How to remove headlight tint

How to remove headlight tint

As far as designs and car decoration goes, tinting your headlights might not seem like a bad idea till you find it difficult to see the road at night due to low light emission from your car headlights. If this is one of the different reasons  you would want to remove your car headlight tint, professionals advise that you do it in a shop to prevent damage to your headlights. You will learn everything you have to know about headlight tint removal from this article, and you will be able to select the best alternatives for your car.

Why get a headlight tint removal

Why get a headlight tint removal

The headlight tint must be reinstalled once the warranty term expires (or if the car was used in adverse weather conditions). You might also want to take it off if you acquired the car in another state and your state’s tinting rules are different. Or maybe you don’t like the tint and want to change it. To safeguard your headlights from damage, it is highly suggested that you have the tint removed by a professional.

A headlight tint is a protective thin film made of ceramic or other materials applied over the headlights. Also, if the fog lights are tinted with a yellow coating, it can improve visibility. Headlight tinting is not to be confused with “smoking,” which is the process of painting or spraying a headlight to alter its color and appearance.

Pros of a professional headlight tint removal

Pros of a professional headlight tint removal
  • The technique is simple and affordable, and it will safeguard your headlights from damage (such as cracks and shattering).
  • Preparation of your headlights for installing a new tint will protect them from scratches, cracks, road debris, and UV rays.
  • It will save you time: the entire process will take around 20 minutes.

Can tint film be removed from headlights

Can tint film be removed from headlights

Yes, the tint can be removed, whether you wish to change it with a new one with a different color or you’ve noticed it’s too old and needs to be replaced. Usually, all you need is a heat gun, but glue residue can be left behind in some cases, requiring the use of special solutions like a headlight restoration wipe to remove it.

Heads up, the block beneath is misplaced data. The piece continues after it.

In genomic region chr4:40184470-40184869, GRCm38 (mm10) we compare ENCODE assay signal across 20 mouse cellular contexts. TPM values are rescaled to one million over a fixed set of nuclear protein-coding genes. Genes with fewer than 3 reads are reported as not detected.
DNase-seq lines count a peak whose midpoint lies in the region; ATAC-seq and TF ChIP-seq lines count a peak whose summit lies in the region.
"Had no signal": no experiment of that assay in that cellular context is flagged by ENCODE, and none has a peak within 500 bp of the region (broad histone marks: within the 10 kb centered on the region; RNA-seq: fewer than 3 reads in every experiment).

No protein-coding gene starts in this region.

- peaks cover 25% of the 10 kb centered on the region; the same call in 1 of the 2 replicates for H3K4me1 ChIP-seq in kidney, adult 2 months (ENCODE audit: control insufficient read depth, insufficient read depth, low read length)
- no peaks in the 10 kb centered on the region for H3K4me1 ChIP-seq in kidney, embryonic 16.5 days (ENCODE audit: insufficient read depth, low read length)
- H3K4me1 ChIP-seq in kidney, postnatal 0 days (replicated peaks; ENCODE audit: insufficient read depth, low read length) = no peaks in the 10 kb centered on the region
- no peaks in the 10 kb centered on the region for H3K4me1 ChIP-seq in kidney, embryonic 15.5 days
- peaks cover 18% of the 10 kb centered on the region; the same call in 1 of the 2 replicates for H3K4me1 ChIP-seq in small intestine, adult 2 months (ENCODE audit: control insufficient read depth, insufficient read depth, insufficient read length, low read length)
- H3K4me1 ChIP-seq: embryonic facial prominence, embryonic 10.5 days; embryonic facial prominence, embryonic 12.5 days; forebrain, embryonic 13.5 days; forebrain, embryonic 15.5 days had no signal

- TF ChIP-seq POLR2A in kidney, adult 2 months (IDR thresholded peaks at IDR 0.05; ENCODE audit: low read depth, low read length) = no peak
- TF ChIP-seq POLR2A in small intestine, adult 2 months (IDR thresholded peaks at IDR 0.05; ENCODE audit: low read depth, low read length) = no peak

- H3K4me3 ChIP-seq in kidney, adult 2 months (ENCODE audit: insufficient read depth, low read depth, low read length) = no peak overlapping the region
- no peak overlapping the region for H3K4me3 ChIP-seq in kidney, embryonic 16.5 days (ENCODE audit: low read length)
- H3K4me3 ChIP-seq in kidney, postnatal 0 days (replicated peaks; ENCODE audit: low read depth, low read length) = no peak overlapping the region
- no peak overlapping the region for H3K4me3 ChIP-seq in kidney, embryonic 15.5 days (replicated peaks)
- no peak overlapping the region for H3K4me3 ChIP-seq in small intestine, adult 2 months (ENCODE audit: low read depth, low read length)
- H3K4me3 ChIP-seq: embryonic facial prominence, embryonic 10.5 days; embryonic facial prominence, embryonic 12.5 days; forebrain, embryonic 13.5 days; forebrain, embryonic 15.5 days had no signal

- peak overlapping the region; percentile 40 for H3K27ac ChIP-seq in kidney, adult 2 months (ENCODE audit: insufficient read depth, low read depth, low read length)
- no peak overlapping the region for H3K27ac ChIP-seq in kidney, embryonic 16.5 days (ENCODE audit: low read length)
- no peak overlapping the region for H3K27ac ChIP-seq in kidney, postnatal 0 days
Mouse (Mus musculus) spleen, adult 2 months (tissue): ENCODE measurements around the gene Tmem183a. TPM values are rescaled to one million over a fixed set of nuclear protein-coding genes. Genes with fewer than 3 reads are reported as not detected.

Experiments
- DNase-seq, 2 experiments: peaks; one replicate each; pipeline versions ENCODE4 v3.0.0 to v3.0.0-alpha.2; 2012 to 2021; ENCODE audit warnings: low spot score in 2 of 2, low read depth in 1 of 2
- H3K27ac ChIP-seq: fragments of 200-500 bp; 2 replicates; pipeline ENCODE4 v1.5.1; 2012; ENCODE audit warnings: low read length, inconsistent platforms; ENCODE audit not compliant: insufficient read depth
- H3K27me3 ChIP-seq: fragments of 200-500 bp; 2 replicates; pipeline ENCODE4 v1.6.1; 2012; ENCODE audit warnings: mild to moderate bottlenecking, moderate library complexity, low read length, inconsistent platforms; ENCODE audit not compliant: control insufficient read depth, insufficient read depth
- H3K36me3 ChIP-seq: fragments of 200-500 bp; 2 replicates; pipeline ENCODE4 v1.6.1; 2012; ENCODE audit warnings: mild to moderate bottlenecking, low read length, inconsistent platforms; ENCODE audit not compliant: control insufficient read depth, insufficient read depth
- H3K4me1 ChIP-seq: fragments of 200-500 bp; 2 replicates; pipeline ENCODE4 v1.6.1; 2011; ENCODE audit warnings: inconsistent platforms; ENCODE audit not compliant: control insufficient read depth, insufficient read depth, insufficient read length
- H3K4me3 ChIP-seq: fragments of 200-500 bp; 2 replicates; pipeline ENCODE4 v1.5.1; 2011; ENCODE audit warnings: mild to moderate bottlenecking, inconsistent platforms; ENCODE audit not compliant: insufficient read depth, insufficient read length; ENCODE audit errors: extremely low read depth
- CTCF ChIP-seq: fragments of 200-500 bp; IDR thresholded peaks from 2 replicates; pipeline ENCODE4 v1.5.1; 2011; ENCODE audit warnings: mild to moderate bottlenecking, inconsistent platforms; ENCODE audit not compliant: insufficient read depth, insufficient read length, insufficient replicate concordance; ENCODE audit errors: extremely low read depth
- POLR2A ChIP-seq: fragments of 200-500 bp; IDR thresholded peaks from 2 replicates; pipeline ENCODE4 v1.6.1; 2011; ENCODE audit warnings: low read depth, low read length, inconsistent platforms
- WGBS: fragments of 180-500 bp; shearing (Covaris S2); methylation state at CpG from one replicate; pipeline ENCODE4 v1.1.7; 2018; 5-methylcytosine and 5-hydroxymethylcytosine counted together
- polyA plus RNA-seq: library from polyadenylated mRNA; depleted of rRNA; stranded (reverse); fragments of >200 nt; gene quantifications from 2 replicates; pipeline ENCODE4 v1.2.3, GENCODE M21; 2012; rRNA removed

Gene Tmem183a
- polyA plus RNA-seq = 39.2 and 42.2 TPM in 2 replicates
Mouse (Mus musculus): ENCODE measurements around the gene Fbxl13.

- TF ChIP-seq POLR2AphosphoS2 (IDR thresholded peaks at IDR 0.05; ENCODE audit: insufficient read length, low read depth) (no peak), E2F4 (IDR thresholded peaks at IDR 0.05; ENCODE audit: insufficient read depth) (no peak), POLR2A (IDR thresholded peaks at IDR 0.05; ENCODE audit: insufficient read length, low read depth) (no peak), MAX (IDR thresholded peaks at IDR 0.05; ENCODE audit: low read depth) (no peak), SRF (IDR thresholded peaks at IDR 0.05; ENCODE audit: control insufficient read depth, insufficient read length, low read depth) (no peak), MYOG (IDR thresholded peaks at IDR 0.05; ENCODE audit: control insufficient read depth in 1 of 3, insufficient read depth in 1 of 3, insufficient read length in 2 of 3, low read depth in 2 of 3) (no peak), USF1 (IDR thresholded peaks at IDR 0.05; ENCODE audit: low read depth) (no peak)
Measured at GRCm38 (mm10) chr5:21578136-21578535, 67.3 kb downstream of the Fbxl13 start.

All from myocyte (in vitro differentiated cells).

DIY: Headlight tint removal

Things you need include:

  • A bottle of oops (6.99)
  • Sandpaper (1000k, 1500k, 2000k, and 3000k) (5.49)
  • Microfiber towels
  • Wax
  • Automotive tape
  • Water

You have to do this in a ventilated area.

  • Open the hood and mask off surrounding areas, so you don’t accidentally knick the paint with the sandpaper.
  • The best way to work is in sections. Spray some oops on a little area, let it sit for about 5-10 seconds, and begin rubbing off.
  • With the microfiber towel, rub the sprayed area (don’t let the spray sit for too long, just enough to let it soak)
  • Please be aware not to have any dripping down on your paint. It would be best to have an extra towel to catch anything from dripping and cardboard to block any overspray from hitting anything else on the car.
  • Start sanding, starting with the 800 grit sandpaper. Sand for about 20 minutes until everywhere is evenly sanded.
  • Dry with a towel to see areas you should go over and then the next size. Repeat until you are at 3000k grit.
  • Please be aware that when you sand off the layer of the headlight, you are removing a UV protective layer. The best method is to use a coat of automotive clear over the headlight (but would require removing the headlight).
Like this article? Share it with others!
More on our blog
How to test headlight relay
Car Headlights

How to test headlight relay

Automobile headlight systems are only marginally more sophisticated than your home’s light switches, despite how intricate they may seem. The electrical circuit between your home’s […]

Read More…

Read More »

Table of content

click on the flag to change language please.

Russian spanish German French Italian Arabic Japan Philippines Romanian Moldova Turkey Portuguese Portuguese netherlands swedish vietnamese Finnish Bulgarian Greek